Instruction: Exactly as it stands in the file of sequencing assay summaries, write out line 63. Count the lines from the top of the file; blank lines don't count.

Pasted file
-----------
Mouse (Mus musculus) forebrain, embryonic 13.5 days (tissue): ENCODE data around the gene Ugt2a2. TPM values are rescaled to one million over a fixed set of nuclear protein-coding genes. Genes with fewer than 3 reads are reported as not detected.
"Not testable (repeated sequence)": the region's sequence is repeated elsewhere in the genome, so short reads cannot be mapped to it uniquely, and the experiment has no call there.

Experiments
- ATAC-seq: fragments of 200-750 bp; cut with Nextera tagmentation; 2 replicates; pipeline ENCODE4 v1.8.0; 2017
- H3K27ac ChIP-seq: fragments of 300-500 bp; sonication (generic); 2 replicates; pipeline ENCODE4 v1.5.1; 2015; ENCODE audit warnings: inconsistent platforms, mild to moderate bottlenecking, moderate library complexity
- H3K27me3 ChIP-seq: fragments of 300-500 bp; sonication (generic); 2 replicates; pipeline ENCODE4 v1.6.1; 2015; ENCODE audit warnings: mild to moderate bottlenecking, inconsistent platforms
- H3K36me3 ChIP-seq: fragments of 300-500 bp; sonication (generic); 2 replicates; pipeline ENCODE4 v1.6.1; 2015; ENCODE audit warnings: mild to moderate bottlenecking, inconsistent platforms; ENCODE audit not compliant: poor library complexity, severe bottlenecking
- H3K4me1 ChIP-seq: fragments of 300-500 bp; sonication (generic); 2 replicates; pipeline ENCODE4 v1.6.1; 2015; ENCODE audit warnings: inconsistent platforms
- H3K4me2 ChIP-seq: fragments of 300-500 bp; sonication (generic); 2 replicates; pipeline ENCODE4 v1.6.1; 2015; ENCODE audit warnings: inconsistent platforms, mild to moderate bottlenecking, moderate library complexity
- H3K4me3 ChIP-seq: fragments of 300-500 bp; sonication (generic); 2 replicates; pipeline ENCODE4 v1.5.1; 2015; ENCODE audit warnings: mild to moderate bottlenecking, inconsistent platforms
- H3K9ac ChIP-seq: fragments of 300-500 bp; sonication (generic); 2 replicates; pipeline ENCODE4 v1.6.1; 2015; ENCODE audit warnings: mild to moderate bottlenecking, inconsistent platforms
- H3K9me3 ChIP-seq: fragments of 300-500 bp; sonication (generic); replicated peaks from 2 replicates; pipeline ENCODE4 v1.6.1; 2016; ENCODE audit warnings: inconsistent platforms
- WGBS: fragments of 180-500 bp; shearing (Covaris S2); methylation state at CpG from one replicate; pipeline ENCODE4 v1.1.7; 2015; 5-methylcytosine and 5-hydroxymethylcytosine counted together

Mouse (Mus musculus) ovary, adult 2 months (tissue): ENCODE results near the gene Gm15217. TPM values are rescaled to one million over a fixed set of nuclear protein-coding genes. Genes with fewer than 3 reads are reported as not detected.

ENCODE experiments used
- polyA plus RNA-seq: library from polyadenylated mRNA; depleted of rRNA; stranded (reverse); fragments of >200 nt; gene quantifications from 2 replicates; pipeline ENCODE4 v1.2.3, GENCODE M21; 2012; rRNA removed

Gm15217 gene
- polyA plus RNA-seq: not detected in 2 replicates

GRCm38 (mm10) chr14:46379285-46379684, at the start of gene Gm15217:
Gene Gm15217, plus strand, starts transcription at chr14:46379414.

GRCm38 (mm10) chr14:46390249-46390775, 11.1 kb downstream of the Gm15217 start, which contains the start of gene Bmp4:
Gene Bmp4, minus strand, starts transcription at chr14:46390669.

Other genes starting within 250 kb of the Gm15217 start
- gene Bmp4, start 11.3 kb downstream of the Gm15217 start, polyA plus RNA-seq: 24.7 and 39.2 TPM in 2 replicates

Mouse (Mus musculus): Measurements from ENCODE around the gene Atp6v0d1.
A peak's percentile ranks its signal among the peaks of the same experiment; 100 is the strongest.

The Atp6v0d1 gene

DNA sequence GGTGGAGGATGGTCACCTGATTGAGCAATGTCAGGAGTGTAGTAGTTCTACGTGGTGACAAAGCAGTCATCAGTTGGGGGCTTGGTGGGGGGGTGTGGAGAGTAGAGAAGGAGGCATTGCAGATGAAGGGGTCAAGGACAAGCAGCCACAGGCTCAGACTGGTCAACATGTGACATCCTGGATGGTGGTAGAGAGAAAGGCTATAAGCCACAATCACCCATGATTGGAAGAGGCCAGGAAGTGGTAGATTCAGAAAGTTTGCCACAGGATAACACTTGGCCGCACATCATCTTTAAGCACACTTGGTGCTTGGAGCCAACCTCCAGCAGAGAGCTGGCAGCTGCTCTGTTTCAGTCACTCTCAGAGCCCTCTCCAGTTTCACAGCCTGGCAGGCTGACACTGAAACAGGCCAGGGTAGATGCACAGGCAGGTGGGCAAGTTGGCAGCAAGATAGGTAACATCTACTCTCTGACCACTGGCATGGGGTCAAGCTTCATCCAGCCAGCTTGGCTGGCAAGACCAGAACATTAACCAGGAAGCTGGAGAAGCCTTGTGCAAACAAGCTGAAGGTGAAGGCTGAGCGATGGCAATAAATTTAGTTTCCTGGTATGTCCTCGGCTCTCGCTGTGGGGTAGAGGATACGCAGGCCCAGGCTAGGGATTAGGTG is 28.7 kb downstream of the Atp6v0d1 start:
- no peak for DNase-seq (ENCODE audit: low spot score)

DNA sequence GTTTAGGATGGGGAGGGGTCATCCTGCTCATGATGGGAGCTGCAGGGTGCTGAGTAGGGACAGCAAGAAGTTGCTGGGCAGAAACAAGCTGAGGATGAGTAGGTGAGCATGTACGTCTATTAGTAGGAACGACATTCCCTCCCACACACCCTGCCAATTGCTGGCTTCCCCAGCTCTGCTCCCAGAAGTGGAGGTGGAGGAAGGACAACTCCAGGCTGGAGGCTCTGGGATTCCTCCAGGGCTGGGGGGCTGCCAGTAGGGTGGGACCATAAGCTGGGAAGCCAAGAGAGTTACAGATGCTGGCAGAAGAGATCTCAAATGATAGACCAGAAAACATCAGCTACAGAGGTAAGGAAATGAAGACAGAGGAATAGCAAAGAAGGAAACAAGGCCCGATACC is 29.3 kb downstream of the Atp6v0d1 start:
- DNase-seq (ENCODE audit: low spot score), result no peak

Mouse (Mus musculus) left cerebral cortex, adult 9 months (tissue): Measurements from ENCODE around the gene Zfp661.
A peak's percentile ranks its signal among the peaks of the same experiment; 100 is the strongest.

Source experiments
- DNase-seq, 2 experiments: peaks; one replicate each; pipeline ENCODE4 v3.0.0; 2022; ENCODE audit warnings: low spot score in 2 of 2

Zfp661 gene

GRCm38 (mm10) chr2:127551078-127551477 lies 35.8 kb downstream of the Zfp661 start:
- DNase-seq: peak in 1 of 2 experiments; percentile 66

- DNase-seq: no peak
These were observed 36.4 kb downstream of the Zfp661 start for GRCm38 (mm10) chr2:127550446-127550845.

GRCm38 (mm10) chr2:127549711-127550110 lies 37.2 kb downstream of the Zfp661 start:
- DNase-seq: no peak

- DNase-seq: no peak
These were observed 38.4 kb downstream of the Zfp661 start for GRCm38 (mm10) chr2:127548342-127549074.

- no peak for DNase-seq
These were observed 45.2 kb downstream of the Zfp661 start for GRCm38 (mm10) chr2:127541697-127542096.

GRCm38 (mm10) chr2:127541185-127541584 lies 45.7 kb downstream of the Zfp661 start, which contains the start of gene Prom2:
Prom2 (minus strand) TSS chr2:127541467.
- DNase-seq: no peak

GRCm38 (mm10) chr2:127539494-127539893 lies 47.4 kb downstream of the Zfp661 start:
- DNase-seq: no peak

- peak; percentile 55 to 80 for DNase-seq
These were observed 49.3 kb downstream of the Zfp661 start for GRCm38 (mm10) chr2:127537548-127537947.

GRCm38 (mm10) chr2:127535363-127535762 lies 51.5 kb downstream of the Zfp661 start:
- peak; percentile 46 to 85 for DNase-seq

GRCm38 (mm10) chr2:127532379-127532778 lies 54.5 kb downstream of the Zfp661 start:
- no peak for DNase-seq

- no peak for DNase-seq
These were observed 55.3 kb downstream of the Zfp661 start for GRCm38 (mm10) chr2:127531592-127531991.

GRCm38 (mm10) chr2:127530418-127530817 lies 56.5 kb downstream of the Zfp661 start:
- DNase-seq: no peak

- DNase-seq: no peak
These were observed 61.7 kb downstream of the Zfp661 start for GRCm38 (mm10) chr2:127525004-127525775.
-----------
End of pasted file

These were observed 61.7 kb downstream of the Zfp661 start for GRCm38 (mm10) chr2:127525004-127525775.